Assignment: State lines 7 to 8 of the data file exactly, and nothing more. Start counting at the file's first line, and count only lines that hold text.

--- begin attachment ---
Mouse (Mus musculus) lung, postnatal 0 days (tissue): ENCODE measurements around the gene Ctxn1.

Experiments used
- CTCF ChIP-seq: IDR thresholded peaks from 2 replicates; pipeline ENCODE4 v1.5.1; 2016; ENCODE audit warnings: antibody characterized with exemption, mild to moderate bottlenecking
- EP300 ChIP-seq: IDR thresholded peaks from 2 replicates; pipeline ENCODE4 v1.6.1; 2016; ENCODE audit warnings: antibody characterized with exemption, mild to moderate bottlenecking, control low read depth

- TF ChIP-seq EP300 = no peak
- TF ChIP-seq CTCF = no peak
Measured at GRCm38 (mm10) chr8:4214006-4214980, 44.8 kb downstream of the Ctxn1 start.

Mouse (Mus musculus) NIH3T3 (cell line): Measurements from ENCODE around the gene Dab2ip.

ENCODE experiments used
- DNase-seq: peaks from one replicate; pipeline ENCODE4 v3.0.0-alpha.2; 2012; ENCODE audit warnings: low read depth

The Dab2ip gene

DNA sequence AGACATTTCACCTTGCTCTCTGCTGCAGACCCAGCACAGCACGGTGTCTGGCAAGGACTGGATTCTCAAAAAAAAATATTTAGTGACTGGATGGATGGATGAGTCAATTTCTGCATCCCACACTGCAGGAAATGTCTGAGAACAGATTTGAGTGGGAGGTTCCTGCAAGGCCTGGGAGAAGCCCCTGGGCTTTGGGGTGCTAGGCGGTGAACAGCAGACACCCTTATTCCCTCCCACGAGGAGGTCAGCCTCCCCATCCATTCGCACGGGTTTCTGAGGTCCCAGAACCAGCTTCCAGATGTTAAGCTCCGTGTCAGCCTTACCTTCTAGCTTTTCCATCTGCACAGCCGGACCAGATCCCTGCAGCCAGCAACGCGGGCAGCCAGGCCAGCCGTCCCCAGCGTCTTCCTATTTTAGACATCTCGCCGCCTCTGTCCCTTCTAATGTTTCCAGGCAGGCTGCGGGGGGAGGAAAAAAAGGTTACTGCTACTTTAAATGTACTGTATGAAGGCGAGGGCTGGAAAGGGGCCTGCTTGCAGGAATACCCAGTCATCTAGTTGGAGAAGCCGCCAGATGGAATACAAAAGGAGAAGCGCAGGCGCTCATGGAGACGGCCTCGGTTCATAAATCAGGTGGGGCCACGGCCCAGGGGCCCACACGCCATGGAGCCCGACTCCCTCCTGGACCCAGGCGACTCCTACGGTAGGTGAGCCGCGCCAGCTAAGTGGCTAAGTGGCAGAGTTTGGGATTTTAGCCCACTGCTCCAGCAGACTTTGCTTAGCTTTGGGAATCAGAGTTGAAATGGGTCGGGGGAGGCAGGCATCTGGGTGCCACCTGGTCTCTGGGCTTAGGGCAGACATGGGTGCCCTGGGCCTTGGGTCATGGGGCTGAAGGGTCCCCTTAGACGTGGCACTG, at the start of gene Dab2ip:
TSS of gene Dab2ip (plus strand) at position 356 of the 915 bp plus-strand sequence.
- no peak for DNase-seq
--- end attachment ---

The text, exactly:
Measured at GRCm38 (mm10) chr8:4214006-4214980, 44.8 kb downstream of the Ctxn1 start.

Mouse (Mus musculus) NIH3T3 (cell line): Measurements from ENCODE around the gene Dab2ip.